Netflix Stays on Course for Future Prizes After Stunning Golden Globes Shutout

Marriage Story The Irishman Netflix
Courtesy of Netflix

Netflix may have stumbled at the Golden Globes with just two wins, but the streamer isn’t slowing down its awards campaigning anytime soon.

On the film side, Netflix is going full throttle in its attempt to earn honors for “The Irishman” and “Marriage Story” along the way to eventual wins at the Oscars. “It’s still full speed ahead,” a source familiar with Netflix’s strategy tells Variety.

The streamer got a jolt of enthusiasm when Martin Scorsese scored a DGA nom, and garnered PGA and BAFTA nominations for “Irishman” and “Marriage Story.” In total, Netflix received 23 BAFTA nominations, including for its Anthony Hopkins-Jonathan Pryce two-hander “The Two Popes”— which also serve as great momentum–builders for the Oscars.

The second phase of Netflix’s ”The Irishman” campaign, which was planned before the Globes were handed out, leans heavily on the legacies of Scorsese and the film’s iconic stars Robert De Niro, Al Pacino and Joe Pesci.

One new ad features a photo of De Niro in “Taxi Driver”; another photo shows Scorsese and the actor on the set of “The Irishman.” The tagline? “You Don’t Know How Fast Time Goes By Until You Get There.”

While the Globe losses definitely sting, most believe that the HFPA event has never had much impact on the Oscars. The win for Laura Dern in “Marriage Story” has been celebrated, but it’s not as if Netflix ever doubted her chances of being in the Oscar race. “We feel very confident about Laura and Adam Driver” getting noms,” the source says.

As for the film’s writer-director Noah Baumbach, the company is still hopeful for wins for director and screenplay.

Netflix wasn’t surprised when the HFPA ignored “The Two Popes.” However, a source says that the movie has been playing well with Academy members at various screenings.

“Netflix continues to have confidence in the caliber and craftsmanship of its films and is supporting them and filmmakers with great enthusiasm,” says another source close to the streamer.

Meanwhile, on the TV side, Netflix’s lackluster performance at the Globes was again a surprise. The streamer headed into the 2020 competition in the driver’s seat, with 17 nominations — more than any other programmer. HBO was in second place, with 15 nominations.

Helping to fuel Netflix’s tally were two dramas, “The Crown” and “Unbelievable,” with four nods each — the most, along with HBO’s “Chernobyl,” of any program. The Globes battle promised to be a repeat of the Emmy smackdown between the two TV titans.

But then came Sunday night. HBO won the evening, receiving four Globes — more than any programmer. In second place were Netflix’s two streaming rivals, Amazon Prime Video and Hulu, with two apiece.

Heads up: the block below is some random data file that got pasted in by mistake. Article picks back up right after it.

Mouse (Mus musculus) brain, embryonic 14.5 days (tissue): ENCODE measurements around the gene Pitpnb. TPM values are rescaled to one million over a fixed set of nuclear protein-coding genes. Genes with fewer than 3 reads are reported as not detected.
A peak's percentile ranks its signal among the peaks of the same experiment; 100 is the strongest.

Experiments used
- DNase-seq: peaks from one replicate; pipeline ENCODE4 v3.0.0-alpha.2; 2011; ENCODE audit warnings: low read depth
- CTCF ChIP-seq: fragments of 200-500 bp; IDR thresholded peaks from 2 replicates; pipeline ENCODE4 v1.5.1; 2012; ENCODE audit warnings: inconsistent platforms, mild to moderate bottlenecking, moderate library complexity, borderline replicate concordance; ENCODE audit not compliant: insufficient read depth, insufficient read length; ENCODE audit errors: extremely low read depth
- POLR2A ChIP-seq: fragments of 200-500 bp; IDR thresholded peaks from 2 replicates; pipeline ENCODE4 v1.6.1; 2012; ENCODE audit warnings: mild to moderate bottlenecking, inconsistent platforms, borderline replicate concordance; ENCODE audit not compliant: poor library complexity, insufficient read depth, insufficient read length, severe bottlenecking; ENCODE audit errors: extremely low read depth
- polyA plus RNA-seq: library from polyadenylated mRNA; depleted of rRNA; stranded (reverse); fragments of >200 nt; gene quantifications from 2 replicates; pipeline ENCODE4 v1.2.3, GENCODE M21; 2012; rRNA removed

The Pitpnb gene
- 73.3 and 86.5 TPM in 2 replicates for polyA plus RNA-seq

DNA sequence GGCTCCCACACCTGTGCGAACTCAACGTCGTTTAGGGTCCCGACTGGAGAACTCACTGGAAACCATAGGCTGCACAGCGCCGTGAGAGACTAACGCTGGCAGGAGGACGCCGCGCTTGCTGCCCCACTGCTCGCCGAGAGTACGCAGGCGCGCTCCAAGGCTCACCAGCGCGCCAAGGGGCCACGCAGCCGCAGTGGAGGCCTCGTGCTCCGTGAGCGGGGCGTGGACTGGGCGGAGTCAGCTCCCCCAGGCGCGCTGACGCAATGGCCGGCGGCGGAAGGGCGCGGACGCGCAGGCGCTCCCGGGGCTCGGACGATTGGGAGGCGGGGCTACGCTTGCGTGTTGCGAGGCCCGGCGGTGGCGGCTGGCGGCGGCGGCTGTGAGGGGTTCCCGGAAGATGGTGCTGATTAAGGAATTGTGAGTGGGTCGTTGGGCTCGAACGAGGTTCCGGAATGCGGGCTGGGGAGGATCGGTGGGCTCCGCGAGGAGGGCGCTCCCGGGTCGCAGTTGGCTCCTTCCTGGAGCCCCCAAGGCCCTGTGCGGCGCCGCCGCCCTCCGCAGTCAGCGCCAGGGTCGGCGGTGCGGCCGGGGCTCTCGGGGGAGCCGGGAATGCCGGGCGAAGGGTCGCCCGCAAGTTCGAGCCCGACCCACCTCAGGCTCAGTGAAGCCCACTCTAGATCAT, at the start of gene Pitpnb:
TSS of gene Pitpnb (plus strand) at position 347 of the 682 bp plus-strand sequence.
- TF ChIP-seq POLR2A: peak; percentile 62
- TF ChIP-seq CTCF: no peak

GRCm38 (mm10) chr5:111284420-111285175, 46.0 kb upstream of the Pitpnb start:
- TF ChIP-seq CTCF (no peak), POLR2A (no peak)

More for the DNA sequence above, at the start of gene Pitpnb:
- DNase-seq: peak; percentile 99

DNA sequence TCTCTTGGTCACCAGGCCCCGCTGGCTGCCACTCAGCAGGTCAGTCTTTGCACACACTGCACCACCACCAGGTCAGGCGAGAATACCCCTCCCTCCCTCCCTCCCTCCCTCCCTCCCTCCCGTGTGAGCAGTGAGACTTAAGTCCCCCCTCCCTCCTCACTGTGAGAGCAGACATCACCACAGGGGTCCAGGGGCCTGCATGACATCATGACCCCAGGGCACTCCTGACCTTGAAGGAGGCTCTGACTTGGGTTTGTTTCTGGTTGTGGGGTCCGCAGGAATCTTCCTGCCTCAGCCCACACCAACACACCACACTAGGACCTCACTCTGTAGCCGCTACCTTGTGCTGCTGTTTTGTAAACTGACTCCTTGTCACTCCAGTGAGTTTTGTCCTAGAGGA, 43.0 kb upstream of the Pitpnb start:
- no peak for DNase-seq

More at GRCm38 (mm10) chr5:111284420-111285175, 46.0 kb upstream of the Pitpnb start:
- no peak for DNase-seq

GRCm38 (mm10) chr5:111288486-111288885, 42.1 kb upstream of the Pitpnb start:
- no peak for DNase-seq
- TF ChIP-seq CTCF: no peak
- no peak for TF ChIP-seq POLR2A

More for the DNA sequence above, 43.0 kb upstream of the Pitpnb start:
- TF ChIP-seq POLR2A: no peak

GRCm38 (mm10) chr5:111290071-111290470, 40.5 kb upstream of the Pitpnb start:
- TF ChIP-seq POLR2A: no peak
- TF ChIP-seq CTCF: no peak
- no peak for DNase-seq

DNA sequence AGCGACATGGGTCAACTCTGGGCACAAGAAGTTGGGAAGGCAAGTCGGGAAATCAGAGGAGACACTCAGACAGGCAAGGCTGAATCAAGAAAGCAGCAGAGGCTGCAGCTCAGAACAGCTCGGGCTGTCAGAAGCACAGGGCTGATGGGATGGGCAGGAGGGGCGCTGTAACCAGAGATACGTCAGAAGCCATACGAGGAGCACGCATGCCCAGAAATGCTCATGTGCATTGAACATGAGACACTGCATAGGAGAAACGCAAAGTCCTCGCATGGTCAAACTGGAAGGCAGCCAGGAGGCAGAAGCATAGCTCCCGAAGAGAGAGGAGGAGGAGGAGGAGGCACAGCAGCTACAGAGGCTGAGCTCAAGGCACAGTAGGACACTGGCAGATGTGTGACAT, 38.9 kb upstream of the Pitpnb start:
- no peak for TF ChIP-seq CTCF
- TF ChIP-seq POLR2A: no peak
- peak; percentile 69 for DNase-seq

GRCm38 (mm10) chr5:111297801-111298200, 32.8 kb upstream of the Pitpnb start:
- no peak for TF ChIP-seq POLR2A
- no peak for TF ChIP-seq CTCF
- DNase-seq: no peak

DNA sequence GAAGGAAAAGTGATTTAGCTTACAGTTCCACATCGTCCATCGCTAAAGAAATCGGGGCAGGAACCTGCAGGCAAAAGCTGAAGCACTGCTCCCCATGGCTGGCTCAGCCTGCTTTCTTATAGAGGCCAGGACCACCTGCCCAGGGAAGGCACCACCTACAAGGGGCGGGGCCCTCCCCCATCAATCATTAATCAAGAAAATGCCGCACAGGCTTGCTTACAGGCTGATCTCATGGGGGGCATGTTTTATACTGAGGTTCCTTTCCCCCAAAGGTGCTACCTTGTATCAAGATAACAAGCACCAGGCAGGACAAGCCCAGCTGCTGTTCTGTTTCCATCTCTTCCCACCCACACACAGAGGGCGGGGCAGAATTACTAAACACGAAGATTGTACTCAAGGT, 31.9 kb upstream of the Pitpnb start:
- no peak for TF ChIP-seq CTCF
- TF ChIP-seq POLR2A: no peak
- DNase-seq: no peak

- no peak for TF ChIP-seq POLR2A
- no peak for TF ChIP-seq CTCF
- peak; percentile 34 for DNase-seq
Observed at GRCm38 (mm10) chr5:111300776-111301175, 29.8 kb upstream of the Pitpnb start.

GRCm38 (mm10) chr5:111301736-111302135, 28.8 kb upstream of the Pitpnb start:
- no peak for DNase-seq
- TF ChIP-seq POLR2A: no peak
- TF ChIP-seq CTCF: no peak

In the meantime, until Olivia Colman won for playing Queen Elizabeth II in “The Crown” (because Colman wins almost everything she’s nominated for), Netflix looked like it might leave the TV Globes empty-handed.

For Netflix, that could be cause for concern — the company campaigned heavily with the HFPA, inviting the org’s members to chief content officer Ted Sarandos’ house for a holiday toast, among other events.

The Golden Globes are rarely a baro­meter for the Emmys, however. (For one thing, most of this year’s contenders were eligible for the 2019 Primetime Emmy competition, not the coming year’s event.)

“The Crown,” “Stranger Things” and “Ozark” are among front-runners for this year’s Emmy drama race, while HBO heads into the competition without its two powerhouses, “Game of Thrones” and “Veep.”

“Thrones” was last year’s Emmy drama winner, while Amazon’s “Fleabag” landed the comedy win and HBO’s “Chernobyl” won the limited series category. None of those programs is eligible in 2020, which means all three major series fields are wide open.

Still, the conventional wisdom heading into the Emmy race, which starts to kick off on Feb. 13 as the online entry process begins, is that Netflix now has a few wounds to lick, while HBO is showing surprising resilience despite the loss of its signature shows.

Netflix will now have to figure out how to run a massive best drama series campaign for “The Crown,” likely its best shot at victory, against HBO’s surging “Succession.”

“Succession” was already an Emmy front-runner for best drama series, and its Globes win solidified the position, adding even more momentum to its Season 3 premiere later this year.

Netflix, of course, isn’t the only streamer perhaps needing to rethink its awards strategy heading into Emmys. Apple TV Plus’ shut out at the Globes, after landing three nominations for “The Morning Show,” doesn’t bode well for its Emmy chances. The HFPA tends to embrace major stars like Jennifer Aniston and Reese Witherspoon, both of whom were nominated but didn’t win.

Nonetheless, the big story this year will continue to be how the power of streaming continues to transform the TV awards race.

Even though Netflix won just one Globe for TV, it combined with Amazon and Hulu for five wins for streaming services, while HBO and Showtime scored five for pay cable. FX’s win was the sole victory of the evening for a basic cable network. Broadcast networks were once again shut out.

Here are the numbers to beat in July, when the Emmy nominations are announced: Netflix scored 117 nods last year, its most ever. But that was second to HBO, which landed 137 nominations, its most ever. Even though Netflix comes out of the Golden Globes a bit bruised, expect this year’s campaign for Emmy supremacy between HBO and Netflix to be the fiercest ever.